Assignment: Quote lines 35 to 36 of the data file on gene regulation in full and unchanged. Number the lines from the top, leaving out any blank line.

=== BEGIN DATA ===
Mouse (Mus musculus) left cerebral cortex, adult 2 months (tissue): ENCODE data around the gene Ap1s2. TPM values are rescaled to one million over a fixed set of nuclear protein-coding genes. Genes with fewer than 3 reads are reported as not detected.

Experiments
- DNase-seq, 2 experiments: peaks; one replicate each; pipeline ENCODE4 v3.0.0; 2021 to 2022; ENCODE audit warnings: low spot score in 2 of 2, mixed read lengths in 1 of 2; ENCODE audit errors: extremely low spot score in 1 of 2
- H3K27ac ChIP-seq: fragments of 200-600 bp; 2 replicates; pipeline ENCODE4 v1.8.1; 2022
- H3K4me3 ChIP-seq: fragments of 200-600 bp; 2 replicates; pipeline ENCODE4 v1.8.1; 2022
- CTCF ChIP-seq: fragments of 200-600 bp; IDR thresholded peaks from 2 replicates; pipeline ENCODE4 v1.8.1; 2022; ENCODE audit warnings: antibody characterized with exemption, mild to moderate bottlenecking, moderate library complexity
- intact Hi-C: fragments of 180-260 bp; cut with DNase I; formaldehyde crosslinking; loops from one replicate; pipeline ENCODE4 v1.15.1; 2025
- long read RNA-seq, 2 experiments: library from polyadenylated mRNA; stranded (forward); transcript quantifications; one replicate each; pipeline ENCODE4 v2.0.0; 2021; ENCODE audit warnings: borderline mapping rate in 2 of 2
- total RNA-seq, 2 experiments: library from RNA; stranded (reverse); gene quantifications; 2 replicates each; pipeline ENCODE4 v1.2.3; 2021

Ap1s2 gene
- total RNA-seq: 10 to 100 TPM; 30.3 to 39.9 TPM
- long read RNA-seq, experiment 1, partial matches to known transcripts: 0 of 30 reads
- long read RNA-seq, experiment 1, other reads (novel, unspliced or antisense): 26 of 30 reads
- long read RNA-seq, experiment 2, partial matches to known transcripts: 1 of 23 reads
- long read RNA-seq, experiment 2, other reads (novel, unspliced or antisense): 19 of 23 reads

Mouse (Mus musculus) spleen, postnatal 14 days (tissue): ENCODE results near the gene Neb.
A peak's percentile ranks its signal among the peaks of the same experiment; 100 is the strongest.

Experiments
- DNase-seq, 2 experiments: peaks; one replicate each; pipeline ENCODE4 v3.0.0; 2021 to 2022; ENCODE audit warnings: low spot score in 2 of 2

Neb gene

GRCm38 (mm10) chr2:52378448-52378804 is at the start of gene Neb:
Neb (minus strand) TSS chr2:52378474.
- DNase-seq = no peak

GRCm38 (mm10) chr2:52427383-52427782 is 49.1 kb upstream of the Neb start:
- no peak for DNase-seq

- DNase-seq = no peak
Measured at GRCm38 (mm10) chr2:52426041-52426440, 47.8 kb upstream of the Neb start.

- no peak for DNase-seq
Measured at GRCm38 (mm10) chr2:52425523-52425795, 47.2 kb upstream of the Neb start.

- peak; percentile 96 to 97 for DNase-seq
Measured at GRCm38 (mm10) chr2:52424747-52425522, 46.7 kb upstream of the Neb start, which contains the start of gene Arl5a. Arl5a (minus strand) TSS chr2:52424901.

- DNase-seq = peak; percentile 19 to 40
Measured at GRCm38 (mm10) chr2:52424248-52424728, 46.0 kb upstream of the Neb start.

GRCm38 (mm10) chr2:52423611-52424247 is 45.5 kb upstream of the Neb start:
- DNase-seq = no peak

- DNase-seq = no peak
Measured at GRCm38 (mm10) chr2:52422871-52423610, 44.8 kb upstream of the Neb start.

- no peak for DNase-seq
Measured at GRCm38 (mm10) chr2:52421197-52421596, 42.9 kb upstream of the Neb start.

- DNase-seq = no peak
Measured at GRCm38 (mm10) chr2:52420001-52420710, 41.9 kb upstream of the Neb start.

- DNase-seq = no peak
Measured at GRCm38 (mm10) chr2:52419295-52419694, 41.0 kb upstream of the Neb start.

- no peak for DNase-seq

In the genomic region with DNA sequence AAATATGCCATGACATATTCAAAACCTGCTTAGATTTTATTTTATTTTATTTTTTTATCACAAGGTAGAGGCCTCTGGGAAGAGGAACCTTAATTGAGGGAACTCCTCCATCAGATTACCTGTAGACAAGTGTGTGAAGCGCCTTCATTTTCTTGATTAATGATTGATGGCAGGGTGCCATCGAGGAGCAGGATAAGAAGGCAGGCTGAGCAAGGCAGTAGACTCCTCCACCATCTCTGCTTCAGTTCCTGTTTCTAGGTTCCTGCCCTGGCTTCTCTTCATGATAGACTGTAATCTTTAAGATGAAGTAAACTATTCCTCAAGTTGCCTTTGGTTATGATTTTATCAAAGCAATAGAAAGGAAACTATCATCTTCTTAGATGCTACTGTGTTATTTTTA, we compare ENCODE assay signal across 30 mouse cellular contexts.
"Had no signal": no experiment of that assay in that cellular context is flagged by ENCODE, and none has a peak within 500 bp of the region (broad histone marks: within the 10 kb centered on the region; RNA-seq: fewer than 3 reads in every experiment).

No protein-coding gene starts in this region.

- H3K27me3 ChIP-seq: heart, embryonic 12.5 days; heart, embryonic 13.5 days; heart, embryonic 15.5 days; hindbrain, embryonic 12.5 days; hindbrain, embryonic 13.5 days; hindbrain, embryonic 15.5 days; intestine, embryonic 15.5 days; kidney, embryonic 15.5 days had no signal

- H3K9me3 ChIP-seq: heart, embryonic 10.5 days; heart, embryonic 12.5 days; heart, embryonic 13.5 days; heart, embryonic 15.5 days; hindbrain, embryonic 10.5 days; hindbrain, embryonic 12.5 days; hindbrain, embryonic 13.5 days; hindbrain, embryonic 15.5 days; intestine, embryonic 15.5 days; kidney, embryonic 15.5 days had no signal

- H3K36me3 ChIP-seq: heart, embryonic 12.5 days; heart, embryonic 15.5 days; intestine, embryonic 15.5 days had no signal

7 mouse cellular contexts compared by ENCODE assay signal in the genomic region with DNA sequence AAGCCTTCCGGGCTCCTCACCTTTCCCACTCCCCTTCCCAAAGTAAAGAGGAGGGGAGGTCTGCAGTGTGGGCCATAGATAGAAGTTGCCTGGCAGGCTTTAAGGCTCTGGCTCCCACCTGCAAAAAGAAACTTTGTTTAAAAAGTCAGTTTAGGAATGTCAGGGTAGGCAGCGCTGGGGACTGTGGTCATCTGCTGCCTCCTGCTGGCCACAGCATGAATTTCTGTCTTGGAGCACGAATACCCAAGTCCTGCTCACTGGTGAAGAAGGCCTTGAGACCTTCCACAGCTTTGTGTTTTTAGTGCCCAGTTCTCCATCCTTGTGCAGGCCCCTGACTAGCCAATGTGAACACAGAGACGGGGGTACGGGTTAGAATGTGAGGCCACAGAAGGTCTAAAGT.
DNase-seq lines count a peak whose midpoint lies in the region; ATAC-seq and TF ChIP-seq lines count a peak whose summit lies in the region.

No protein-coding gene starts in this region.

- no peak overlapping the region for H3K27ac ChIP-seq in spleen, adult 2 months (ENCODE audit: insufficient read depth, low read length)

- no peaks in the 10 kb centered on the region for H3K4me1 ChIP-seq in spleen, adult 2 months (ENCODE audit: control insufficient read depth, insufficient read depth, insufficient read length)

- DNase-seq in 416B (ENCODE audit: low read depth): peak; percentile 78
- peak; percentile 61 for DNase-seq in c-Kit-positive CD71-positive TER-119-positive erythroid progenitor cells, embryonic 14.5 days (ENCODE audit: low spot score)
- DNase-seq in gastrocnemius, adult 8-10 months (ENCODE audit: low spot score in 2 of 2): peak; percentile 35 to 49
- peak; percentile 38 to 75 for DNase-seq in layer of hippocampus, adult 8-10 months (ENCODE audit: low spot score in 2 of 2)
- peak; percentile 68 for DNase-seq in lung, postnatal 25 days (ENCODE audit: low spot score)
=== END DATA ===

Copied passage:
- DNase-seq = no peak

- DNase-seq = no peak